Print Newspaper Decline Only Partially Offset by Online Readership
Only about one-in-four (26%) Americans say they read a newspaper in print yesterday, down from 30% two years ago and 38% in 2006. Meanwhile, online newspaper readership continues to grow and is offsetting some of the overall decline in readership. This year, 17% of Americans say they read something on a newspaper’s website yesterday, up from 13% in 2008 and 9% in 2006.

But the online audience is only partially stemming the decline in the share of Americans who turn to newspapers; even when all online newspaper readership is included, 37% of Americans report getting news from newspapers yesterday, virtually unchanged from 39% two years ago, but down from 43% in 2006. (These percentages still may miss some people who access newspaper content indirectly through secondary online sources such as news aggregators or search engines.)

In general, daily newspaper readers tend to be older on average than the general public, but the regular readership of some of the major national newspapers – USA Today, the Wall Street Journal, and especially the New York Times – defy this trend. More than half of regular USA Today and Wall Street Journal (55% each) readers are younger than 50 – a profile that largely matches the nation as a whole (roughly 55% of all adults are between 18 and 49). Fully two-thirds (67%) of regular New York Times readers are younger than 50, with a third (34%) younger than 30 – making its audience substantially younger than the national average (55% younger than 50, 23% younger than 30).

The young profile of the regular New York Times readership is undoubtedly linked to the paper’s success online. Nearly one-in-ten of internet users younger than 30 (8%) – and 6% of all internet users – volunteer the New York Times when asked to name a few of the websites they use most often to get news and information.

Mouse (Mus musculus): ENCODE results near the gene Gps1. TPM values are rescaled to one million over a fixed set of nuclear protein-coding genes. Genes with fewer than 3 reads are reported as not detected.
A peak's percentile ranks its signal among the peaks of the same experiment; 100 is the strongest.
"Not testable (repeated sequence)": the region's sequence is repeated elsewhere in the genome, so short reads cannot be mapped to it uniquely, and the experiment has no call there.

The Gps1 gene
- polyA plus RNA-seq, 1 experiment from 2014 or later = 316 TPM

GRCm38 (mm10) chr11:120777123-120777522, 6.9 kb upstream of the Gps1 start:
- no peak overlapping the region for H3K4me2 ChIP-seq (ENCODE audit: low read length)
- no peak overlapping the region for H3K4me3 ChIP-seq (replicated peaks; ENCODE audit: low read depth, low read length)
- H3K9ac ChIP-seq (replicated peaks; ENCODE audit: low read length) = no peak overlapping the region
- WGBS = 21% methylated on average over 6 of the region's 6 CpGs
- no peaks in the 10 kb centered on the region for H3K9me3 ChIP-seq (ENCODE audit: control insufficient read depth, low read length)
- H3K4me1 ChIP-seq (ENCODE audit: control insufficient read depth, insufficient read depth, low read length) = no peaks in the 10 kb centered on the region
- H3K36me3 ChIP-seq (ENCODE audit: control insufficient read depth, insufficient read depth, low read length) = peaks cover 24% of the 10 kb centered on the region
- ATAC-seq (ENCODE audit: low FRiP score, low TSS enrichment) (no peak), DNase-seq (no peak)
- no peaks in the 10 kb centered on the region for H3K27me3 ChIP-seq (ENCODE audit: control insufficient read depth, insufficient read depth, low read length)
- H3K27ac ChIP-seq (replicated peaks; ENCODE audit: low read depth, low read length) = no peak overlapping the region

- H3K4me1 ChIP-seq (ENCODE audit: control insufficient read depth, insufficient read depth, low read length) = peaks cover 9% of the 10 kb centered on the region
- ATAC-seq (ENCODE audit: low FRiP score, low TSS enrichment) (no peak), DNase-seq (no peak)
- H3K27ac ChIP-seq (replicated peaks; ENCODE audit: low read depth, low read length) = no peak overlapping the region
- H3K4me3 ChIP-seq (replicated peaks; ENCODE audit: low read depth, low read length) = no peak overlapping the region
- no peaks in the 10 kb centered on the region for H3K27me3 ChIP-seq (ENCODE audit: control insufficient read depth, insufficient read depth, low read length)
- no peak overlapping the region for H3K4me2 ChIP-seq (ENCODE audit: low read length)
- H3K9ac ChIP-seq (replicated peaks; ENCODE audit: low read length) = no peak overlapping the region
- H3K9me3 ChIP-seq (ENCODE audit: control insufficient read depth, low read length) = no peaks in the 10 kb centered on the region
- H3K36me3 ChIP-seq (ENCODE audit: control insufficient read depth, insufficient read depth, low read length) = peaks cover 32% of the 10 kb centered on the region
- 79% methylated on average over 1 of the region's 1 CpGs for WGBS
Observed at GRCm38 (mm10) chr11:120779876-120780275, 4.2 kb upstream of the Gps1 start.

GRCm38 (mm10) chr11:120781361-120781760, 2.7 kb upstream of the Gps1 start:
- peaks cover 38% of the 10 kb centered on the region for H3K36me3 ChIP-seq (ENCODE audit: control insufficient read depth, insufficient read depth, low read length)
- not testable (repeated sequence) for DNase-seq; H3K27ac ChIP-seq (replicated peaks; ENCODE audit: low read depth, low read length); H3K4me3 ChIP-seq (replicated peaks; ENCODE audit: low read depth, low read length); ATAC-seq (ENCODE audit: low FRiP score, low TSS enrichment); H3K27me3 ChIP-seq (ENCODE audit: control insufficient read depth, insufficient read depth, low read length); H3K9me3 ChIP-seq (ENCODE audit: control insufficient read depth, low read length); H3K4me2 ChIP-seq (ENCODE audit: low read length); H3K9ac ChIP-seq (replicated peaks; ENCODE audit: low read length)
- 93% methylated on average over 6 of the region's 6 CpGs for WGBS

Other Key Findings

• While 26% of all Americans say they read a print newspaper yesterday, that figure falls to just 8% among adults younger than 30.

• Far more men (50%) than women (39%) get news on digital platforms, such as the internet and mobile technology, on any given day.  Men are more likely to get news by cell phone, email, RSS feeds or podcasts than are women. But men and women are equally likely to get news through Twitter or social networking sites.

• More people say they mostly get news “from time to time” rather than at “regular times.”  The percentage of so-called news grazers has increased nine points (from 48% to 57%) since 2006.

• Search engines are playing a substantially larger role in people’s news gathering habits – 33% regularly use search engines to get news on topics of interest, up from 19% in 2008.

• About three-in-ten adults (31%) access the internet over their cell phone, but just 8% get news there regularly.

• Most Facebook and Twitter users say they hardly ever or never get news there.

• One-in-four adults (25%) who have Tivos or DVRs say they program them to record news programs.

• About eight-in-ten (82%) say they see at least some bias in news coverage; by a 43% to 23% margin, more say it is a liberal than a conservative bias.

• Roughly a third (35%) read a book yesterday, which is largely unchanged over the past decade.  Of those, 4% read an electronic or digital book.

• The public struggled with a four-question current events quiz – just 14% answered all four correctly. But about half (51%) of regular Wall Street Journal readers aced the quiz, as did 42% of regular New York Times readers.

• Among news audiences, Obama gets his highest approval ratings among regular viewers of Keith Olbermann (84% approve) and Rachel Maddow (80%); his rating is nearly as high among regular readers of the New York Times (79%). Obama gets his lowest ratings among regular Sean Hannity viewers (7%) and Rush Limbaugh listeners (9%).

• Partisan gaps in media credibility continue to grow, with Republicans far more skeptical of most major news sources than Democrats.  The one exception is Fox News, which twice as many Republicans believe all or most of (41%) than Democrats (21%).

 To view the full report visit